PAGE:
[Id. at 11] The envelope is not postmarked. [See Record No. 202-2] It was mailed from the
Federal Correctional Institution in Butner, North Carolina, and docketed on June 30, 2016.
[Id.] Despite the government’s suggestion of untimeliness, the Magistrate Judge found a lack
of sufficient basis to doubt the timelines of the motion under the mailbox rule. [See Record
No. 217 at n.1.] Despite an unsigned final page, the Court agrees.
of the shaky evidentiary basis presented. [Id. at 8] Thompson filed objections to the
Magistrate Judge’s Report and Recommendation, signed and dated October 18, 2016,
which were filed in the record on October 24, 2016. [Record No. 220] The objection
strenuously asserts that counsel had an actual conflict of interest. [See, e.g., id. at 6.]
Thompson included a purported affidavit of “Brooke Williams” together with his
objections. [Record No. 220-1] Because that affidavit tended to support Thompson’s
allegation of an actual conflict, the Court referred the matter back to the Magistrate Judge
for further consideration, including to consider the applicability of Cuyler v. Sullivan, 446
U.S. 335 (1980). [Record No. 225]
Thompson was appointed counsel and an evidentiary hearing was scheduled based
on the newly-filed affidavit. [Record No. 232] The evidentiary hearing was held before
Magistrate Judge Wehrman on March 23 and 34, 2017. [See Record Nos. 250-254.]
Testimony was taken from Thompson as well as from both individuals from whom
affidavits were submitted. [Id.] A Report and Recommendation was issued thereafter.
[Record No. 255] Magistrate Judge Wehrman recommends denial of Thompson’s motion
for lack of evidence of an actual conflict. [Id.] Objections were timely filed by counsel.3
On April 14, 2017, the Court received a letter from the defendant’s wife, Sabrina
Thompson, voicing concern that the defendant had been unable to “be part of the objections”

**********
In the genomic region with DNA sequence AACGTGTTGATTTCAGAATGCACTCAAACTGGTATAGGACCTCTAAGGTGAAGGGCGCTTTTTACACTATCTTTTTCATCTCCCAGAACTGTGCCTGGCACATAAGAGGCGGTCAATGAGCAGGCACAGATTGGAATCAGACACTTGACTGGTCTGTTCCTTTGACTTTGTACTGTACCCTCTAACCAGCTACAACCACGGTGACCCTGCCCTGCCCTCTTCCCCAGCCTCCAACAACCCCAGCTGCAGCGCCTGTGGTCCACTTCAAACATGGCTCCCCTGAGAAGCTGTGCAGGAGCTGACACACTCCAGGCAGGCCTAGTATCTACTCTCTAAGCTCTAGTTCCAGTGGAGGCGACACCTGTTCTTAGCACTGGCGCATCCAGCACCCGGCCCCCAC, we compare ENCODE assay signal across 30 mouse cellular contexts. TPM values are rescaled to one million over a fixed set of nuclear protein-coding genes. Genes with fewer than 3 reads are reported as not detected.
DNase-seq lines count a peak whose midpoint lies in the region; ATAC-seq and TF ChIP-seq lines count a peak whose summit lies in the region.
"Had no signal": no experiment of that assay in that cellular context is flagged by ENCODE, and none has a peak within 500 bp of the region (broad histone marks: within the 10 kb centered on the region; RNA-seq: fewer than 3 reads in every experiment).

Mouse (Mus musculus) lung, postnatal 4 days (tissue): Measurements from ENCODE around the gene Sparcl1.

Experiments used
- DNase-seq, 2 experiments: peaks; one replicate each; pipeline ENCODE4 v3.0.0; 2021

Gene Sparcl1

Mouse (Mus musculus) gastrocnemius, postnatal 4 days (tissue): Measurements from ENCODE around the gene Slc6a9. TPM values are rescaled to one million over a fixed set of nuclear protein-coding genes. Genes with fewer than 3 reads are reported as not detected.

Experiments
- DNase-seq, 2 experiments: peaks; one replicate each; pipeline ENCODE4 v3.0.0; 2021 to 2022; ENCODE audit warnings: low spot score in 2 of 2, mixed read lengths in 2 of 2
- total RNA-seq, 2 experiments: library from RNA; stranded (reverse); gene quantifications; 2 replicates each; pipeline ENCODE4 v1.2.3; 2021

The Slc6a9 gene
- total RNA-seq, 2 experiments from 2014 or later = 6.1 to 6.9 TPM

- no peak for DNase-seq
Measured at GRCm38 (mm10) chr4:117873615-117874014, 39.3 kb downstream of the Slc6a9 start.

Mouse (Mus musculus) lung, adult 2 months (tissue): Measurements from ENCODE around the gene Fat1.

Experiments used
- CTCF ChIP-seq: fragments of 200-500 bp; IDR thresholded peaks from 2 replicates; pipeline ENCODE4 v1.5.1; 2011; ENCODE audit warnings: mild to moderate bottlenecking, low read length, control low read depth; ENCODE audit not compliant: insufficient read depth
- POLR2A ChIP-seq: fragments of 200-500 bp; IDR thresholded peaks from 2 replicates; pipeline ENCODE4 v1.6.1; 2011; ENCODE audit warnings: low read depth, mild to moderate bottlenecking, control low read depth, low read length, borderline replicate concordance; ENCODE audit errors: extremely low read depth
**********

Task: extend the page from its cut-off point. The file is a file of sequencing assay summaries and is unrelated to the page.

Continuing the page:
because he had recently been transferred among numerous facilities and was unable to obtain
a copy of the objections or speak with his attorney. [Record No. 257] Ample time has since
passed and the Court has heard nothing further from Thompson, nor has permission been
sought to amend his objections. In the absence of a more specific request or concern, the Court
[Record No. 256]
The objections assert in a cursory fashion that the Report and
Recommendation is wrong regarding concurrent representation of Thompson and his codefendant Osborne. Thompson argues that there was concurrent representation (Scoville
represented Osborne on state charges while representing Thompson on federal charges),
that it occurred at a critical stage, and that Scoville’s loyalty was divided because of his
desire to have an affair with Osborne’s fiancé (and alleged government witness): Brooklyn
Williams. [Id.] The objections further argue that Scoville’s advice was tainted and that
the Report and Recommendation fails to consider the allegation that Scoville instructed
Thompson to lie about the pill quantity (which, it alleges, is strong evidence of unethical
and constitutionally ineffective assistance). [Id.]
This Court must make a de novo determination of those portions of the Magistrate
Judge’s recommendation to which objections are made.
28 U.S.C. § 636(b)(1)(C).
However, “[i]t does not appear that Congress intended to require district court review of a
magistrate’s factual or legal conclusions, under a de novo or any other standard, when
neither party objects to those findings.” Thomas v. Arn, 474 U.S. 140, 150 (1985).
Nevertheless, the Court has examined the record de novo and agrees with the Magistrate
Judge that denial is appropriate.
has no basis to doubt that Thompson is satisfied with the representation provided by his present
counsel (and with the substance of the objections).
As ably explained in the Report and Recommendation, a defendant claiming
ineffective assistance of counsel must typically show “(1) that his or her attorney ‘made
errors so serious that counsel was not functioning as the counsel guaranteed the defendant
by the Sixth Amendment,’ and (2) that the attorney’s deficient performance was so
prejudicial that it ‘deprive[d] the defendant of a fair trial, a trial whose result is reliable.’”
Harris v. Carter, 337 F.3d 758, 761 (6th Cir. 2003) (quoting Strickland v. Washington, 466
U.S. 668, 687 (1984)). This is known as the Strickland standard: errors and prejudice.
However, the Supreme Court has recognized exceptions to the Strickland standard. Under
certain scenarios, defendants are relieved of their burden to show prejudice. See Mickens
v. Taylor, 535 U.S. 162, 176 (2002) (explaining the exceptions as a “needed prophylaxis
in situations where Strickland itself is evidently inadequate to assure vindication of the
defendant's Sixth Amendment right to counsel.”). One such scenario, typified by the case
of Cuyler v. Sullivan, 446 U.S. 335 (1980), is where counsel is laboring under a conflict of